Some people are able to study for the GRE for 1-3 months and then achieve their ideal score. Most people require a bit more time and effort. Here are some common mistakes people make, and ways to overcome them:
Reading Comprehension: Concentrating on the questions alone, and not paying attention to your reading in general.
Many prospective graduate school applicants focus on studying the information found inside of GRE prep books for Reading Comprehension, instead of identifying the architecture of the question. It is absolutely important to utilize your study materials and learn the information bound within the books; however, it is equally important to learn to understand difficult, complex sentences. Familiarize yourself with this type of writing. Every morning when you wake up, read articles from your local newspaper or from the internet, from trusted journal sources. See how the author explains a point, argues and opinion, or presents a question for the reader. Mix it up. Some articles may be a quick read, focused on a topic of interest. Some articles may be scholarly articles discussing imaginary numbers. Read, read, read! Your brain is a muscle. The more you read and digest literature, the sharper you will be at identifying the theme, opposing opinions, questions, arguments, or faulted logic within the articles.
Time yourself when you read these articles. Learn to skim quickly and efficiently. Skim through an article, then turn it over. Take notes on the key points of the article. Then, turn the article back over and read it thoroughly. Test how much you absorbed, and how can improve your skimming abilities.
Focus on taking the test while you’re taking the test.
Do not worry about your score, your applications, or any of life’s numerous worries. It is most important that you hone in on the questions while you are taking the GRE, otherwise, you will lose focus, and in return, not perform your best. This could lead to not achieving your target score. So, while you’re taking the test, try not to focus on your score. Just focus on doing your best.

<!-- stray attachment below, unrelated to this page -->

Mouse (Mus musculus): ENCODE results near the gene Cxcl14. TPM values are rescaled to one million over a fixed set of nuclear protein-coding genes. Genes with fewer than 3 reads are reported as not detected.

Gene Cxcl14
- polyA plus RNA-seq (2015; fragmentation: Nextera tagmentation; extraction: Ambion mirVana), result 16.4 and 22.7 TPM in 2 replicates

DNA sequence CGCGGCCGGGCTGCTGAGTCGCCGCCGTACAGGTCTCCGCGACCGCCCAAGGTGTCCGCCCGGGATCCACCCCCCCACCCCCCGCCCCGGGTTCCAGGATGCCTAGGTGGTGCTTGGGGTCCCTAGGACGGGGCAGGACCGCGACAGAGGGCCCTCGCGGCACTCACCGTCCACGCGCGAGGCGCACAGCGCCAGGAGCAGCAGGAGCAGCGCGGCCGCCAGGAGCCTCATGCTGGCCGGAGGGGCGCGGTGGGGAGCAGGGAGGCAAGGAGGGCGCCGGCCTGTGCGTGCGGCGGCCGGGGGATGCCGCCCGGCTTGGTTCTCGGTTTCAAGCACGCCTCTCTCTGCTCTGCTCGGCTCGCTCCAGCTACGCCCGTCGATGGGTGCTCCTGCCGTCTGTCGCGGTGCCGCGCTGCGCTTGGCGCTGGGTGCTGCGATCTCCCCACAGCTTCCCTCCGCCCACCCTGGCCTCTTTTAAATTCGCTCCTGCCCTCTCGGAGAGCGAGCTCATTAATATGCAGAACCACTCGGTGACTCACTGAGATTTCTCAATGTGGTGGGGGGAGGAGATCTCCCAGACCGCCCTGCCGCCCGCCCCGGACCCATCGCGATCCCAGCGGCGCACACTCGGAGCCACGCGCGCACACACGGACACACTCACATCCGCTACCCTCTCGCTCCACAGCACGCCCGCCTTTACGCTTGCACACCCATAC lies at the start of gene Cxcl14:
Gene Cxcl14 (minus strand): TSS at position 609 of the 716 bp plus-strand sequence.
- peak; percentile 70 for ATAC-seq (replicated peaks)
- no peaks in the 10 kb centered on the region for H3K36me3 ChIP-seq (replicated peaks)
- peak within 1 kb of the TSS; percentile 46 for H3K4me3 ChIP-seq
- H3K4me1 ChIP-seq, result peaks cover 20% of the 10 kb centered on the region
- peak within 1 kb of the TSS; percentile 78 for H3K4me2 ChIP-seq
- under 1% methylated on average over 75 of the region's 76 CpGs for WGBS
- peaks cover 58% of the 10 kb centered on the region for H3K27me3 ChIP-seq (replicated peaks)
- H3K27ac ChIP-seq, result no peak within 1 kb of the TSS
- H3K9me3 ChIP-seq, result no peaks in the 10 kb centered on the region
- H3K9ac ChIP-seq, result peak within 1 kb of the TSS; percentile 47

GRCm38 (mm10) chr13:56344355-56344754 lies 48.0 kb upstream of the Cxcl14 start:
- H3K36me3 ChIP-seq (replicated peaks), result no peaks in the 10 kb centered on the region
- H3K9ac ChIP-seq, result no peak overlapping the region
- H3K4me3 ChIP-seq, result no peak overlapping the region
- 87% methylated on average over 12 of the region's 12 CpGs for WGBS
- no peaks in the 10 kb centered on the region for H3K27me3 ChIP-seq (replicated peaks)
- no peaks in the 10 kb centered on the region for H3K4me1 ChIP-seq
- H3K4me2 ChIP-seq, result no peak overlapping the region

Debrief After a Practice Exam
Taking full-length GRE practice exams is a necessary way to improve on the test. Try to simulate a real test taking environment. Remove all distractions (your smart phone, your pets, etc). Sit and take the GRE, and try to make it as close to real life as possible.
After taking the practice test, take a break. Go for a run. Eat something. Call a friend. And then set aside the time to debrief. Go through each question. Is there a pattern in your performance? Are you weak in particular types of questions? Identify where you are struggling, and modify your study schedule accordingly. Creating a personalized study plan is the best way to ensure your improvement. Many students decide to work with GRE tutor who has excelled on the exam, in order to create a focused study plan.
Review the questions you got wrong, and the questions you got right! Identify the strategy you implemented to get the right answers. Was it pure luck? Are there ways you could have achieved that correct answer faster? See if there is room for improvement within your correct answers as well.
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